Pouring light on the dark side

By Alka Prasad

By Alka Prasad, Te Rito journalism cadet

Dark skin, eyes, and hair, all thanks to melanin. Abhi Chinniah’s Melanin Rising highlights the beauty in dark skin found in Aotearoa and all over the world.

“In many communities, colourism is still a taboo topic. People are not comfortable discussing why they feel the way they do about the colour of their skin and why they want to change it.”

Chinniah’s Jaffna Tamil roots and Malaysian upbringing meant colourism was always a big issue. However, life in Aotearoa did not bring much of an improvement.

“Inside my community I was told from a very young age that I was too dark to be successful or to aspire to anything and be beautiful… I have very early memories in Christchurch of having my skin colour pointed out to me as something different and dirty.”

Skin lightening

She says her work not only champions dark-skinned people but also highlights their personal struggles with skin lightening and media representation. She herself was encouraged to lighten her skin from a young age.

“When I was growing up, I never saw anyone who looked like me in the mainstream.”

She says things might be changing but her community needs to discuss the health effects of skin whitening products.

Chinniah experienced the dark side of skin whitening herself in her early teenage years.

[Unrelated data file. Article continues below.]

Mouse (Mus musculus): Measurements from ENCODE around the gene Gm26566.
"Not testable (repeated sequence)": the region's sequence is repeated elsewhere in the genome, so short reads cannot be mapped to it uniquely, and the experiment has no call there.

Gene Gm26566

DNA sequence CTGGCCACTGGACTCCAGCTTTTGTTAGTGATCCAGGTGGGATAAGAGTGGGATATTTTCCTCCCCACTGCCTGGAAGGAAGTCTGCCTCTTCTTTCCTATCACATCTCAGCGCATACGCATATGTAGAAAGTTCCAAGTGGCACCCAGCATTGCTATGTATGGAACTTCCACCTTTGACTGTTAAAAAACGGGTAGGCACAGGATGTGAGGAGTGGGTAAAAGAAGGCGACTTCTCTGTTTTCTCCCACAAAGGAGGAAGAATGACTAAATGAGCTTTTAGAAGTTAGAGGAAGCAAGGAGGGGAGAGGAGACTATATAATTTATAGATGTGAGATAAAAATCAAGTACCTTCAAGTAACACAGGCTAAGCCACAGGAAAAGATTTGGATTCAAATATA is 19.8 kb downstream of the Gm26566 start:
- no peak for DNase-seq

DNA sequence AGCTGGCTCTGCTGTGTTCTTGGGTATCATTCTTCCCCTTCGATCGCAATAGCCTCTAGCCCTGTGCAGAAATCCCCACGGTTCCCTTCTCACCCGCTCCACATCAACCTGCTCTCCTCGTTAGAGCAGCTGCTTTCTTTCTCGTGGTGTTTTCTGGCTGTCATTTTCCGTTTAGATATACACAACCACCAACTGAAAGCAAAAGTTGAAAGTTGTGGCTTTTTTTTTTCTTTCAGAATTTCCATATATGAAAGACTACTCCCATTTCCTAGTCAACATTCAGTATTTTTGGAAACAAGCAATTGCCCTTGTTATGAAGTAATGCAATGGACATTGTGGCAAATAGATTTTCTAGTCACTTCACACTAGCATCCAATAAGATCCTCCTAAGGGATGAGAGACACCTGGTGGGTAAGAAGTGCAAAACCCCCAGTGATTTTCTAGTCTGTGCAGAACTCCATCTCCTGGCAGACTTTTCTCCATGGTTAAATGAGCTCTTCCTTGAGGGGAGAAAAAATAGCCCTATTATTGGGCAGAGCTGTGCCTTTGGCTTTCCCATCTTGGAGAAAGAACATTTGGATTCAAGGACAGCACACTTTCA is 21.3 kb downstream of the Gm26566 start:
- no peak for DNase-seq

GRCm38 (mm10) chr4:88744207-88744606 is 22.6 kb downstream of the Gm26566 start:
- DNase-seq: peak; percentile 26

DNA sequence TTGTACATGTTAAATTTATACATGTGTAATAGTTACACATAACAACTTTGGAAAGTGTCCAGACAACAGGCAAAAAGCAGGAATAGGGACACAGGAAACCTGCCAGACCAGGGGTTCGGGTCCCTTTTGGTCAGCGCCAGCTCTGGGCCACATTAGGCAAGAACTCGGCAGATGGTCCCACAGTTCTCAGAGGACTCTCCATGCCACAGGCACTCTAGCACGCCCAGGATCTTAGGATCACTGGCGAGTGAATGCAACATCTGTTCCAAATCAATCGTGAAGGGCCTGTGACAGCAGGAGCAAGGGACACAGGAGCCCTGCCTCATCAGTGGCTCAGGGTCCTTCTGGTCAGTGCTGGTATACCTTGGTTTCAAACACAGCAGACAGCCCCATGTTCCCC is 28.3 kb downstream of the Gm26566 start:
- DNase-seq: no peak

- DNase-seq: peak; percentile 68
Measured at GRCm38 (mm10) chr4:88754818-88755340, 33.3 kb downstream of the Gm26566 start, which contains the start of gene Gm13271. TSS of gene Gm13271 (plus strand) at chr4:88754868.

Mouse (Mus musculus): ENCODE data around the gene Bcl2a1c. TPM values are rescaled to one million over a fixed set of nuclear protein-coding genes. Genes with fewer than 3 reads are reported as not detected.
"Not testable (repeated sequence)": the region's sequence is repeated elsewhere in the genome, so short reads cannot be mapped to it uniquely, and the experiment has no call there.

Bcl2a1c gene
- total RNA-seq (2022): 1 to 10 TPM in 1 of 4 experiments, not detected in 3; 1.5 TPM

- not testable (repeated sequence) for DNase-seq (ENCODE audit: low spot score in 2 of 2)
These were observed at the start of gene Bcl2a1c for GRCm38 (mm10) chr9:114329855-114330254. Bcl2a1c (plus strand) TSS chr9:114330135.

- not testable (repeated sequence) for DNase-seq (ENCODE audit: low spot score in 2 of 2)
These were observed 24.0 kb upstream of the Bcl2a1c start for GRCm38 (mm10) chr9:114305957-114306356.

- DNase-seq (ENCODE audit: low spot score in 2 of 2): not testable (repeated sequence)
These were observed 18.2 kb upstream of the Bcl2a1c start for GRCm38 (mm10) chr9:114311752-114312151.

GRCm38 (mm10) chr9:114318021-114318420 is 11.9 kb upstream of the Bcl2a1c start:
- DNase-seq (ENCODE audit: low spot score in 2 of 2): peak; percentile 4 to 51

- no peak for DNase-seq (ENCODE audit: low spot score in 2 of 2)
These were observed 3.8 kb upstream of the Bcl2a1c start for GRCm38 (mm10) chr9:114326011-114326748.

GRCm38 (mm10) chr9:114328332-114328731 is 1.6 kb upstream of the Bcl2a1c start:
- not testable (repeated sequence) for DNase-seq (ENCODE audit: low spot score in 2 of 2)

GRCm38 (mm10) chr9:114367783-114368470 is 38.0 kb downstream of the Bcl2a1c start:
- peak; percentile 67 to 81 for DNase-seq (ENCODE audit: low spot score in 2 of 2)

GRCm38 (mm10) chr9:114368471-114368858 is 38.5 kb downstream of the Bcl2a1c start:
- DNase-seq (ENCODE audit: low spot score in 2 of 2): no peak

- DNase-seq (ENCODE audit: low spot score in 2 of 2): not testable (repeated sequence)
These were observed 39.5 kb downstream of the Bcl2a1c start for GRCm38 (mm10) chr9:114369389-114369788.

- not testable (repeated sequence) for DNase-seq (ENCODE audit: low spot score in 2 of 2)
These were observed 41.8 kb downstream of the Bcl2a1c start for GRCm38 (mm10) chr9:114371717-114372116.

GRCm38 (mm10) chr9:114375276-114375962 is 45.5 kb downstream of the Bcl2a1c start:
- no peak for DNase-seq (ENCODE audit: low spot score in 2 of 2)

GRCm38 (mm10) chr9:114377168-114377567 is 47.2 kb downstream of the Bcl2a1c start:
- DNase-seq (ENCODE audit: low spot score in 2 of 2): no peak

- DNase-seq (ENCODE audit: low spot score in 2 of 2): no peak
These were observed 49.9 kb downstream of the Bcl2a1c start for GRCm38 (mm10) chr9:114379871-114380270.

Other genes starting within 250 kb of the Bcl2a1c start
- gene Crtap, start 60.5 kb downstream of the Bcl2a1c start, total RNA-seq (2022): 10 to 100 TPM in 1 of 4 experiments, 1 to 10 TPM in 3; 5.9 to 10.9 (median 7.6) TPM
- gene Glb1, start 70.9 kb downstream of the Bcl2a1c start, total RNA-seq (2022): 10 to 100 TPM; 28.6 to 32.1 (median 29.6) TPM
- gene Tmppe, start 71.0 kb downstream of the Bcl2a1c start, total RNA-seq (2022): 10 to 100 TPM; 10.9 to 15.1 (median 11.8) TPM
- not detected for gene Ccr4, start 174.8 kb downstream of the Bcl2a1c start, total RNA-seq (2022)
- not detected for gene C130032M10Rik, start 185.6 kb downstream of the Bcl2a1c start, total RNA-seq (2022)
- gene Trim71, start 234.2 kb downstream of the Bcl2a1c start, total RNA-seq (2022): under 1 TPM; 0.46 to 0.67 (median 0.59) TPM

“I had patches come up on my skin. At that time, I was using three different types of skin whitening products: there was cream, soap, and a balm. I couldn’t figure out why I was having these patches but now looking back it was because of these products.”

‘Love your melanin’

Her exhibition explores the long-term effects of skin whitening, as people could become more prone to severe health issues.

“As a dark-skinned person, you’re still open to things like skin cancer.”

Chinniah says skin whitening is a challenge the whole community needs to tackle. She encourages people to share their experiences on her website, LoveYourMelanin.com.

“You can buy skin-lightening products in New Zealand, so there clearly is a demand for it but what I want to do is be part of the narrative of loving your melanin.”

“I think the more we talk about it, the more we can bring change. It’s important that we’re all part of the conversation.”

Melanin Rising runs until September 28 at Depot Artspace in Devonport, Auckland.